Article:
Malmaison, the country mansion Josephine chose while Napoleon was on his Egypt campaign, provides my first glimpse into a personal residence.  The couple lived here and in the Tuileries Palace in Paris from 1800 to 1802, while Napoleon was First Consul, his stepping stone to absolute French ruler.   After their divorce, Josephine retired to Malmaison, cultivated roses in its gardens, and ultimately died here in 1814.

If I were looking for Josephine rather than Napoleon, this is where I would search.  Primarily a social creature, her grace and style are evident throughout the house.  I can envision her playing the harp in the lovely music room and entertaining lively guests in the light and airy dining room.

Napoleon himself may be found in the chamber where he directed his ministers and generals.  Like his rooms in Fontainebleau, this is draped in a military-tent style, but with a flair Josephine probably injected.  Again, his sleeping quarters are small in comparison to Josephine’s lush bedroom.  Unfortunately, the original furnishings have been lost.   Malmaison also contains a small museum and art work which I will discuss in a later post.



  • stephanie
    March 26, 2011 - 9:32 pm | Permalink

    Very interesting posts. Seems to me these people lived real fantasy lives, compared to how the rest were living.

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  • Jane Battle
    December 19, 2011 - 10:01 am | Permalink

    I am looking for an excellent comprehensive history (in English) of Malmaison. Your recommendation would be appreciated

  • mrodenberg
    December 25, 2011 - 4:31 pm | Permalink

    Hello, Jane,

    I have a very nice visitor’s guide by Bernard Chevallier, who is the general curator. I don’t know if that would be detailed enough for you, but perhaps an email to might get you some other suggestions. I’d also try Sandra Gulland’s website. She wrote popular novels about Josephine, and lists the following in her research bibliography: Hubert, Gérard. Malmaison. Trans. by C. de Chabannes. Editions de la Réunion des musées nationaux; Paris; 1989.

    Let me know if you find anything particularly useful. The timeframes in my novel don’t cover the Malmaison years, but I’m always interested in good Napoleonic source material.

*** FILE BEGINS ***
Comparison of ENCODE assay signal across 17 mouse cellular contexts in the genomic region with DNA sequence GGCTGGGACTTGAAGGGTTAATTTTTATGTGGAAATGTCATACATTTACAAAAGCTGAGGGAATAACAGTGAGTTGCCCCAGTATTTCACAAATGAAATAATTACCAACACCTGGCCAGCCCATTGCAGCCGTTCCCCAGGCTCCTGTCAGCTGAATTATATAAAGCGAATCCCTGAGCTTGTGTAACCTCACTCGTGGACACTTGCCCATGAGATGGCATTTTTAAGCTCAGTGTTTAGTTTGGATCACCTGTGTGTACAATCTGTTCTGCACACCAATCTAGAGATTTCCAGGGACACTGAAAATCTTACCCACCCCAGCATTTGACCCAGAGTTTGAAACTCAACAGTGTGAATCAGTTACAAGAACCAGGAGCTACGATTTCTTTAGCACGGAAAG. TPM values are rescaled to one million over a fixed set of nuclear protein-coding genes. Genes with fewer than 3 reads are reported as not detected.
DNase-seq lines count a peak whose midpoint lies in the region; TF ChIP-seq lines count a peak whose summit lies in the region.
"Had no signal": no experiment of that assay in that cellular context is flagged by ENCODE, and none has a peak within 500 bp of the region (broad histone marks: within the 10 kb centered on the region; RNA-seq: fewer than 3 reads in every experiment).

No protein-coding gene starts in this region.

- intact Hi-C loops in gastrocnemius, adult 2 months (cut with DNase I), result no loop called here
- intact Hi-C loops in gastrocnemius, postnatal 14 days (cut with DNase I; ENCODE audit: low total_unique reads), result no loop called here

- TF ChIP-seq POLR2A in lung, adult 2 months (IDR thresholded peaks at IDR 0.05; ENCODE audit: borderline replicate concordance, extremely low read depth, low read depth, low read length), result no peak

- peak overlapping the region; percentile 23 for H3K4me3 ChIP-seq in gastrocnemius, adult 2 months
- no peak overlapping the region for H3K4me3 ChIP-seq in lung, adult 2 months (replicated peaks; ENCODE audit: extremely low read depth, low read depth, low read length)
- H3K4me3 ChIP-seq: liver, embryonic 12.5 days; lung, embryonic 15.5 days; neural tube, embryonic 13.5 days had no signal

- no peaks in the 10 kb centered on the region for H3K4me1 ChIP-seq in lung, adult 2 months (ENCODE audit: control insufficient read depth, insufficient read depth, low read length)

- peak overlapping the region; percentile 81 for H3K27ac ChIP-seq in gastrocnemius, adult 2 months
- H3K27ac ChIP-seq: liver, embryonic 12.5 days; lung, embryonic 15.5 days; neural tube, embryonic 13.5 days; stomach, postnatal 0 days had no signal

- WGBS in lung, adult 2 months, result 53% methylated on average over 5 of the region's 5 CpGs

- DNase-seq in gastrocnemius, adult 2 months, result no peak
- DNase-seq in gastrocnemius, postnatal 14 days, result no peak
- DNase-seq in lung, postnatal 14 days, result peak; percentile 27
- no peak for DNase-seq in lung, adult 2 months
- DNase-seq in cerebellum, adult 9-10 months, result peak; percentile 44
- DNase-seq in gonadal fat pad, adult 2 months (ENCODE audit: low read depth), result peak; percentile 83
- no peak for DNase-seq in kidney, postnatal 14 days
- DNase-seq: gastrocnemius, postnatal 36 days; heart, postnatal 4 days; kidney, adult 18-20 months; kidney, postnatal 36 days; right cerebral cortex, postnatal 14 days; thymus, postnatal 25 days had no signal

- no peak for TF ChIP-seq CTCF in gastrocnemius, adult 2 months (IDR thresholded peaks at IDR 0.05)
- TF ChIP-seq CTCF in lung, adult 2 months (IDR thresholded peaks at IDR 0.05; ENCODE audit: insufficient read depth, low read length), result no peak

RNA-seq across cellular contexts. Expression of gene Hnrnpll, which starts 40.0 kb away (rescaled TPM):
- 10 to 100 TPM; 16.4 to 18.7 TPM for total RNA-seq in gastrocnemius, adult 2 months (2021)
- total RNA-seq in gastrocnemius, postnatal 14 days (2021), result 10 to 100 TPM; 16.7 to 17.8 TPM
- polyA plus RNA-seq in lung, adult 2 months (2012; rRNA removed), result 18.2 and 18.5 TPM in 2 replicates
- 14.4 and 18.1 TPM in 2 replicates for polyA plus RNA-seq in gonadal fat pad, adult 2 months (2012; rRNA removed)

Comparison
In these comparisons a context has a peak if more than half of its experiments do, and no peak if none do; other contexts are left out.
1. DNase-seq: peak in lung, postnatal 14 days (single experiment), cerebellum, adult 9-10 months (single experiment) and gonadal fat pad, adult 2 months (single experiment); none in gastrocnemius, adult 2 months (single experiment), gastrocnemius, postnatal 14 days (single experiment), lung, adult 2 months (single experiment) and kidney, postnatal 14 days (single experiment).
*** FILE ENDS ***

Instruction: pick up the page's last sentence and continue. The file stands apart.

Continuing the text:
Take care,

  • July 7, 2012 - 9:55 am | Permalink

    Hello Margaret,

    I am currently writing an article on Josephine and would love to use your photo above.

    Please email me when it’s convenient.

    Thank you so much!

    Warm regards,


  • mrodenberg
    July 10, 2012 - 4:17 pm | Permalink

    Hi, Norma,

    I just visited your website My Beautiful Paris. Lots of great info there! I’ll contact you directly about the photo you’d like to use. Thanks for stopping by!


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  • Albert Nelthropp
    April 12, 2015 - 9:09 pm | Permalink

    Josephine bought Malmaison while Napoléon was on campaign. It was in disrepair. When Napoléon returned from Egypt he wasn’t too impressed. Many mansions that had been abandoned by émigrés where bought up by the new upper bourgeoisie for a song. In any event, Napoléon as First Consul required a residence befitting his position and he sunk millions of francs into refurbishing it. According to many witnesses of the time, Napoléon and Josephine enjoyed their domestic life at Malmaison and I t was the site of many parties and get togeathers of Napoleon’s family, his brothers and sisters and his military family, Murat, Junto and others.

  • mrodenberg
    April 26, 2015 - 9:25 pm | Permalink

    Thank you, Albert. I agree. To me, Malmaison has a real feeling of a lived-in home, where its owners and their friends and family could relax and enjoy one another’s company.

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